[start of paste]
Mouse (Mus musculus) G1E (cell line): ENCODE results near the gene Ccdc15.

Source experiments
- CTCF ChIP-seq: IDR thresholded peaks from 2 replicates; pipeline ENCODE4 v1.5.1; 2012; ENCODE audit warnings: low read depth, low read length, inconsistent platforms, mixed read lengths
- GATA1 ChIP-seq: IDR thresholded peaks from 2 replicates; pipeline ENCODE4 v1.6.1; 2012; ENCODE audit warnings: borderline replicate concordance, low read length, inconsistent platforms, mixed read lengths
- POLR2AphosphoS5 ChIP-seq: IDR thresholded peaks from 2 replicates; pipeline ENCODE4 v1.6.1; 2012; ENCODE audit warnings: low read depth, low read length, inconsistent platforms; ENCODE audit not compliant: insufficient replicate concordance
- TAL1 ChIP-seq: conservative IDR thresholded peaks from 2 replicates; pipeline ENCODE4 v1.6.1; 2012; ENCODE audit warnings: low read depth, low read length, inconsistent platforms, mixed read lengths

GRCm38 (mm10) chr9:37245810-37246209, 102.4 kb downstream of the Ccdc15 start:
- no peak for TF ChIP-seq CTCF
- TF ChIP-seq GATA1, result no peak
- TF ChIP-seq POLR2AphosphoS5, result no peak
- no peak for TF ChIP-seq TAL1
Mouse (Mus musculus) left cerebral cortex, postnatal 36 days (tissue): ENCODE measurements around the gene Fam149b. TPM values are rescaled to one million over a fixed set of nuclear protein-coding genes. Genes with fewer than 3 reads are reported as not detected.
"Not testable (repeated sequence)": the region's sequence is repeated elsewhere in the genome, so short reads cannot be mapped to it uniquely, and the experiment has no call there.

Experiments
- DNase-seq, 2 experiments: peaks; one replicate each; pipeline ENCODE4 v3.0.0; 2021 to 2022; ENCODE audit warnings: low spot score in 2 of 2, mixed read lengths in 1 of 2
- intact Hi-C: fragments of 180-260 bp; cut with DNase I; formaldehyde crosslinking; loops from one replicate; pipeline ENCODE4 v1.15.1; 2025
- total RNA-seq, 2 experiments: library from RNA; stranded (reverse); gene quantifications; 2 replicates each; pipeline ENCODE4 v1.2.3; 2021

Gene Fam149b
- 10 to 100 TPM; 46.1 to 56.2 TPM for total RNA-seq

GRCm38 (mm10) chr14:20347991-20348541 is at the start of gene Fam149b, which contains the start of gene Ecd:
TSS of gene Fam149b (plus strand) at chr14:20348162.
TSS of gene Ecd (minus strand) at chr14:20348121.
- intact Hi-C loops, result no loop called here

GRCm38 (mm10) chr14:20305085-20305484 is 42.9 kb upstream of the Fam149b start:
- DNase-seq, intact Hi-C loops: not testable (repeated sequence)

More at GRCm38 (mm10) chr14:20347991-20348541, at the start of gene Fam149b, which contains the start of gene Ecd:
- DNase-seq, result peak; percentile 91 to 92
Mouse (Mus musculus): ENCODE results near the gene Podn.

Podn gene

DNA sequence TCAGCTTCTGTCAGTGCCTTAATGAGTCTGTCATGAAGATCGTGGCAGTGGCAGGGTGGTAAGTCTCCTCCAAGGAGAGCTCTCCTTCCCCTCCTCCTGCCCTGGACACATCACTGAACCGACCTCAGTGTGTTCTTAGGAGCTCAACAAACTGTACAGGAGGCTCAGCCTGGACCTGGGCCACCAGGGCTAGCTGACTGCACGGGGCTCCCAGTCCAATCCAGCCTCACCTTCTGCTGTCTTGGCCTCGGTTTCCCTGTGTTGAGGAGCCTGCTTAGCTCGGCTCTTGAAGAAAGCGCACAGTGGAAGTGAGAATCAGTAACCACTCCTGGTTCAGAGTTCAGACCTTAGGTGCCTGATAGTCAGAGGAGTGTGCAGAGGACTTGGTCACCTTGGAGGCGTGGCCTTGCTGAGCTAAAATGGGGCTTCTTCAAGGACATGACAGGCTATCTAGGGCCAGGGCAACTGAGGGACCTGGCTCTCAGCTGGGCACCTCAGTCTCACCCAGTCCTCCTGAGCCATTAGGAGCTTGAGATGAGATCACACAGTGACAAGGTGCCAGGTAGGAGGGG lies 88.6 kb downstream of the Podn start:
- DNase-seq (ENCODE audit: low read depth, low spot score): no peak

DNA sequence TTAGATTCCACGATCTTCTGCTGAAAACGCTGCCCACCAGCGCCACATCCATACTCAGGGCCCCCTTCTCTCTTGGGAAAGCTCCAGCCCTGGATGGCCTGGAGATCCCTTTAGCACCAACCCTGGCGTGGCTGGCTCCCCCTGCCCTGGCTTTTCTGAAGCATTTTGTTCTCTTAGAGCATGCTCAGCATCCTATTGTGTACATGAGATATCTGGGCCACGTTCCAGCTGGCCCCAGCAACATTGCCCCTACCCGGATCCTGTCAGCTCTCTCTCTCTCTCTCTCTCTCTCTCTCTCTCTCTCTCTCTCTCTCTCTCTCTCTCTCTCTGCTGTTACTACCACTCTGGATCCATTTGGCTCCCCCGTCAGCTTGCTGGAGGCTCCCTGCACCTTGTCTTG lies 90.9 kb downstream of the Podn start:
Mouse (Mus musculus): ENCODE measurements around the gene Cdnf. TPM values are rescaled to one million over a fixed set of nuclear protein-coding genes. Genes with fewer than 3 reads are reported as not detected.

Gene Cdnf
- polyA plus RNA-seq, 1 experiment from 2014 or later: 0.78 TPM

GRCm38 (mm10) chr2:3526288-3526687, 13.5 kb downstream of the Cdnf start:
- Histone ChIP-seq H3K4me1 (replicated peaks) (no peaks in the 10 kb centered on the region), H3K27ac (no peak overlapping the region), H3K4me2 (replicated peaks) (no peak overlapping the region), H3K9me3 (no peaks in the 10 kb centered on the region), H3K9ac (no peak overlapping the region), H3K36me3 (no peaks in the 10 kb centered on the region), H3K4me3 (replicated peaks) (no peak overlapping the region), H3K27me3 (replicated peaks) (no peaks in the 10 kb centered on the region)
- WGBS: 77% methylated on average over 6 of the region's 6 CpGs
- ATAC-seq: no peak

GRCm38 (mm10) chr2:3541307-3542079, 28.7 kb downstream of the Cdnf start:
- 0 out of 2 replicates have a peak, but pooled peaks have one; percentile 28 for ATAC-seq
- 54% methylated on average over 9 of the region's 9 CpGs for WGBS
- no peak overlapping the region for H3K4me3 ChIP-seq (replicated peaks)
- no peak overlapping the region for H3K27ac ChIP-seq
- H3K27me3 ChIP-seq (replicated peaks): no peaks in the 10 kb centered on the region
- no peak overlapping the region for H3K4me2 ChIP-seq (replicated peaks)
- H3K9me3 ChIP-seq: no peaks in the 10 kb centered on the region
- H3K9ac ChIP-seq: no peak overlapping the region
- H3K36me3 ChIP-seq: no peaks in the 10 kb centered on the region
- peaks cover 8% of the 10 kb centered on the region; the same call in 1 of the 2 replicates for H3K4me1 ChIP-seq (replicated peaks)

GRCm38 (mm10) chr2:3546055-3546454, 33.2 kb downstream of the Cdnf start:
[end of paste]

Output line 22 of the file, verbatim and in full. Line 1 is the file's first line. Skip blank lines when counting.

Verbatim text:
TSS of gene Ecd (minus strand) at chr14:20348121.